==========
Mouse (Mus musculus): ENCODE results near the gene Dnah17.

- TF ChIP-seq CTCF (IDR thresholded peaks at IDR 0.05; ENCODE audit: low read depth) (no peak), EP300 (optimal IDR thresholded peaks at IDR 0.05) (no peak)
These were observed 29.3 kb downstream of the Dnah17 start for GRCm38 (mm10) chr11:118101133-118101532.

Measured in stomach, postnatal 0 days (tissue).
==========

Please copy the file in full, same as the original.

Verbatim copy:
Mouse (Mus musculus): ENCODE results near the gene Dnah17.

- TF ChIP-seq CTCF (IDR thresholded peaks at IDR 0.05; ENCODE audit: low read depth) (no peak), EP300 (optimal IDR thresholded peaks at IDR 0.05) (no peak)
These were observed 29.3 kb downstream of the Dnah17 start for GRCm38 (mm10) chr11:118101133-118101532.

Measured in stomach, postnatal 0 days (tissue).